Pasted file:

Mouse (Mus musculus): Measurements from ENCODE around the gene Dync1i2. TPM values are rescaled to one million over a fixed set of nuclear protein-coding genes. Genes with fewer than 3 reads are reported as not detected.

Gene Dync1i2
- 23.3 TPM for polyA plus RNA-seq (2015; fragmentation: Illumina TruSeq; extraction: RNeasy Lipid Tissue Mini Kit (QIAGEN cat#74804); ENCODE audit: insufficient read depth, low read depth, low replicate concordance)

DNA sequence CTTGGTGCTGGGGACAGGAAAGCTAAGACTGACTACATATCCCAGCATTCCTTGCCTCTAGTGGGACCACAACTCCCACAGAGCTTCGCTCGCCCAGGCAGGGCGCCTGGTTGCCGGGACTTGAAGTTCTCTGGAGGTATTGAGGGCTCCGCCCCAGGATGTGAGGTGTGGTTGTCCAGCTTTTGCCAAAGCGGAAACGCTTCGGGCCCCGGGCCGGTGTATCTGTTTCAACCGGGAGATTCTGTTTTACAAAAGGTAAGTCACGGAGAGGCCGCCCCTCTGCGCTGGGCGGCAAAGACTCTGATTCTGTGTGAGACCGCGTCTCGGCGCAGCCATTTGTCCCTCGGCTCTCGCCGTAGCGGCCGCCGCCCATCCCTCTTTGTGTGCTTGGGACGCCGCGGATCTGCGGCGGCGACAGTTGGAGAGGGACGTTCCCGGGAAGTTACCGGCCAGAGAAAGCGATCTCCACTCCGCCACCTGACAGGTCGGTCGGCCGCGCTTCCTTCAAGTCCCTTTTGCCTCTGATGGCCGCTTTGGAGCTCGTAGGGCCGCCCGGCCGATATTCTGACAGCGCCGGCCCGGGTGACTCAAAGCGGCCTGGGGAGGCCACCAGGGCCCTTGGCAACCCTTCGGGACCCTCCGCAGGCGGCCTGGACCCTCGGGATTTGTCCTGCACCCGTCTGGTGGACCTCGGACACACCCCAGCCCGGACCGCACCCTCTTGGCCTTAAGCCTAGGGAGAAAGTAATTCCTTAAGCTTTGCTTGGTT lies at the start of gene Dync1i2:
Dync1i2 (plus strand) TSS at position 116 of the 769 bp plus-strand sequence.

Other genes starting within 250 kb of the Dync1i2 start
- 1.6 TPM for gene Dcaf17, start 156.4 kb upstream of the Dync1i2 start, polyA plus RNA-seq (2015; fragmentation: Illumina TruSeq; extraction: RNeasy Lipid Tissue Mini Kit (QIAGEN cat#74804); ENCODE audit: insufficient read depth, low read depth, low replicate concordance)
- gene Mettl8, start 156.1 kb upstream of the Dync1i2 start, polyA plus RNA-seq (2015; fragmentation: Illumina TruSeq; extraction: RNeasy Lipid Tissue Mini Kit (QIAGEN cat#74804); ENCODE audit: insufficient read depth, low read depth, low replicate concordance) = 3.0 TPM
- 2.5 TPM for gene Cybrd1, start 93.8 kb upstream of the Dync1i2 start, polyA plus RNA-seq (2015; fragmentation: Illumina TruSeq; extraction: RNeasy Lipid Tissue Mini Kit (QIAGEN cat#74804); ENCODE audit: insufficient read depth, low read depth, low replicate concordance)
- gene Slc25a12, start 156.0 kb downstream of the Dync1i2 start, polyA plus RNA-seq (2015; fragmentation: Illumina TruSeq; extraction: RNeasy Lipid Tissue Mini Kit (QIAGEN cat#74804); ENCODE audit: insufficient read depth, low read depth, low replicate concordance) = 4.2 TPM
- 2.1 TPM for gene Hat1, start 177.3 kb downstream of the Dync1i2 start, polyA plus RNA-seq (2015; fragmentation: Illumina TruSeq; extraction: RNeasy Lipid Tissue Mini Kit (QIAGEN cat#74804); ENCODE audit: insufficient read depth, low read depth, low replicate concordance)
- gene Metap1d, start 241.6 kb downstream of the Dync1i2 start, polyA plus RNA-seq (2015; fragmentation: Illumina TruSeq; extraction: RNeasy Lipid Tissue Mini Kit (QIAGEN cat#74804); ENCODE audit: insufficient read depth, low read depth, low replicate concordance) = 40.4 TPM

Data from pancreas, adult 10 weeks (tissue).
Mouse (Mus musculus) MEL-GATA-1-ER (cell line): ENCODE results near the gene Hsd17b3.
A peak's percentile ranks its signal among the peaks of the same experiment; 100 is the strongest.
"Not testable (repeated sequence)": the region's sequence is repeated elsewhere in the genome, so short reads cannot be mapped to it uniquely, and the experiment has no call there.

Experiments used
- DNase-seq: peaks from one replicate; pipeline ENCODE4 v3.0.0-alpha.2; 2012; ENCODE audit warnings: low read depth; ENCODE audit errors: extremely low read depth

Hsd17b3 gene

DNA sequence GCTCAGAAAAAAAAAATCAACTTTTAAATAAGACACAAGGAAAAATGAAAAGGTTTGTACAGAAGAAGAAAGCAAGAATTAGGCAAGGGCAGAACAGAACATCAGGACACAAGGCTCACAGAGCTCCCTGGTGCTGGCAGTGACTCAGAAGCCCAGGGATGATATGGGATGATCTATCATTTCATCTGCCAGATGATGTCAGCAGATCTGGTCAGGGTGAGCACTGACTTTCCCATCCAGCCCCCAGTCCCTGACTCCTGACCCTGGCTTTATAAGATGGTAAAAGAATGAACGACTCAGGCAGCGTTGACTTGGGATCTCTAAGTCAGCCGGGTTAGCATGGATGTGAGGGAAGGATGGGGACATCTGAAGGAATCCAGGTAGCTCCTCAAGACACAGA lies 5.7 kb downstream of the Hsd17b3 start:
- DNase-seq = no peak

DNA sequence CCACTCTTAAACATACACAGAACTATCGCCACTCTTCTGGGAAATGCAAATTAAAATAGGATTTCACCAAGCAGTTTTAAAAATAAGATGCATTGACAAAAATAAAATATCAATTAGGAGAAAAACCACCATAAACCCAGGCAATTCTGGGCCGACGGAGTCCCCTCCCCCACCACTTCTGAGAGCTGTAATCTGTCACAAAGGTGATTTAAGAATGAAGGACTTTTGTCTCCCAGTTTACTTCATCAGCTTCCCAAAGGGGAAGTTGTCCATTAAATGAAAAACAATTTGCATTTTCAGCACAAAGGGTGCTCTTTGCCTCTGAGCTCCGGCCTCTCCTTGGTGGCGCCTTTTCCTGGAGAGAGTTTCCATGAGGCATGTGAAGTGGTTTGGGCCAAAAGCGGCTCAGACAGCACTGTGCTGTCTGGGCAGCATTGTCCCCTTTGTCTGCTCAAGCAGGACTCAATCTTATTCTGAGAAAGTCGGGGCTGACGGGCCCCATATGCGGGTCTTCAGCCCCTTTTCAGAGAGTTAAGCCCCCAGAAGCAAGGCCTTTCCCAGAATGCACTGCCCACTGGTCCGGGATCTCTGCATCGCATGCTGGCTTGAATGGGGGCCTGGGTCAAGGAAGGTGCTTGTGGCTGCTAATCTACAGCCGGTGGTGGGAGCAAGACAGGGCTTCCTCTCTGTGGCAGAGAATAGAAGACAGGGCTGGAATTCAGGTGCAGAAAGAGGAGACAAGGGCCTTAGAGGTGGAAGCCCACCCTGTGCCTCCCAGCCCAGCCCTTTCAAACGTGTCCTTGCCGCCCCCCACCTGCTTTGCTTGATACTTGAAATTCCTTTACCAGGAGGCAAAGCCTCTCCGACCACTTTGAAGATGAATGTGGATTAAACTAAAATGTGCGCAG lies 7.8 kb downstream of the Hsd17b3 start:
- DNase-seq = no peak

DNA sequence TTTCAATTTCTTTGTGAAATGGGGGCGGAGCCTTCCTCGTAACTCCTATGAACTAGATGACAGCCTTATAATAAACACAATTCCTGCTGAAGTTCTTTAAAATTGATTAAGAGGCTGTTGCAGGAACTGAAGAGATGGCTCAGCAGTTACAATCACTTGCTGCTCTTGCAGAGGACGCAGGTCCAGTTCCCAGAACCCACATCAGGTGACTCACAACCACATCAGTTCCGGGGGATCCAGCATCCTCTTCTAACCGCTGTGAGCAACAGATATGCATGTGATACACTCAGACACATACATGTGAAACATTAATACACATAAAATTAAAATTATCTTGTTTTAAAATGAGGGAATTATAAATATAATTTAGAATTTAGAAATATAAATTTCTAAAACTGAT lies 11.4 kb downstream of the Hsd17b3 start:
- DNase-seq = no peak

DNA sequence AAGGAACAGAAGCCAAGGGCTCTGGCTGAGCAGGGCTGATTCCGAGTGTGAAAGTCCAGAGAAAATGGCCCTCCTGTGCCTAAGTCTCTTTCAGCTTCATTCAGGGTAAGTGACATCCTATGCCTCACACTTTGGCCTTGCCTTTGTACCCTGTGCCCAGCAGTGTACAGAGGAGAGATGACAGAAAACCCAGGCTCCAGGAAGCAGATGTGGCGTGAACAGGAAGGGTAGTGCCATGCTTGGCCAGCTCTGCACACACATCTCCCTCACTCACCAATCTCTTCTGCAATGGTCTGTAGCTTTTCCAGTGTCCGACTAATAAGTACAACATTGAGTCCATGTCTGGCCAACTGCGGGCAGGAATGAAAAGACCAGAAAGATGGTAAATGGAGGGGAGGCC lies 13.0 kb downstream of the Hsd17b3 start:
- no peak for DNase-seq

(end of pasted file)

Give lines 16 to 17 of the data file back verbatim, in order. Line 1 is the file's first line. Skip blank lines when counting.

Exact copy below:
"Not testable (repeated sequence)": the region's sequence is repeated elsewhere in the genome, so short reads cannot be mapped to it uniquely, and the experiment has no call there.

Experiments used